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Media Release -- Survey Shows Literacy Rates Hold but Using Research to Change Policy and Practice can make the Difference for the Next Generation

June 29,2021 - Toronto – A keynote address today at the 4th Annual Network Conference of the Canadian Language and Literacy Research Network will highlight results of Canada’s youth aged 16-25 in the recently released Adult Literacy and Life Skills Survey (ALL) and point to changes in policy and practice that can make a difference for the next generation. Yvan Clermont, international coordinator for the survey and Chief of the Test Implementation section of the Culture, Tourism and the Centre for Education Statistics at Statistics Canada, will give his address at 8:30 a.m. at the Toronto Marriott Eaton Centre.

The 2003 ALL survey measured the literacy skills of adults in seven countries, including Canada, and found that four in 10 Canadian adults lack the literacy skills that are required for most everyday reading requirements. Canada’s youth aged 16-25 generally performed better than older Canadians, however, after their parents’ education was taken into account, the survey showed a decline in literacy scores of youth between 1994 and 2003.

An important note is that the ALL survey does not measure Canada’s recent investments in improving early childhood literacy skills. In 2001 the Canadian Language and Literacy Research Network was founded and given $14.2-million for research programs through 2008.

“Despite Canada’s marginal improvement in literacy over the past decade, what this survey tells us is policy and practice can make a difference,” says Clermont. “The evidence shows how it is possible to reduce the disadvantages in skills typically associated with low levels of parental education and to improve the skills of an entire population.”

“The foundation for such skills is laid in childhood, so attention to how our children are learning is of paramount importance,” adds Dr. Donald Jamieson, CEO and Scientific Director for the Canadian Language and Literacy Research Network. “In addition to the impact of improved literacy levels for individuals and families, if we can achieve just a one per cent increase in the literacy rate, analysts tell us that we could achieve a 1.5% or $18-billion increase in Canada’s long term GDP.”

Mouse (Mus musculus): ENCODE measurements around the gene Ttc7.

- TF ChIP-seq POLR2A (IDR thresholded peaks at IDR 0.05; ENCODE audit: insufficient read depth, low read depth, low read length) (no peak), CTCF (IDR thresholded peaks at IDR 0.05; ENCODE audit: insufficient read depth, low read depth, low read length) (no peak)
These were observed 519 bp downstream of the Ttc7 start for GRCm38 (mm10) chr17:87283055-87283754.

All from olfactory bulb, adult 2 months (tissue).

The 4th Annual Network Conference runs from June 26-29 and presents leading Canadian and International researchers in childhood language and literacy. More than 270 researchers, policy makers and practitioners have gathered in Toronto to share early childhood literacy research – the “Building Blocks” of positive change in literacy in Canada. For a complete conference agenda, please visit the Canadian Language and Literacy Research Network Conference Web site at

The Canadian Language and Literacy Research Network, a federal Network of Centres of Excellence, brings together leading scientists, clinicians, students and educators as well as public and private partners. The Network’s mandate is to generate, integrate and disseminate bias-free scientific research and knowledge that is focused on improving and sustaining children’s language and literacy development in Canada. The Network is hosted by The University of Western Ontario. For more information on the Canadian Language and Literacy Research Network, visit

The language and culture of my heritage is passed on to me orally. it's a different way of learning than how I am taught at school. How do I keep my traditional culture alive while learning to read and being immersed in the majority culture?

Reading is the core of learning and staying in school. Improving my reading skills will open up the doors to future prospects.

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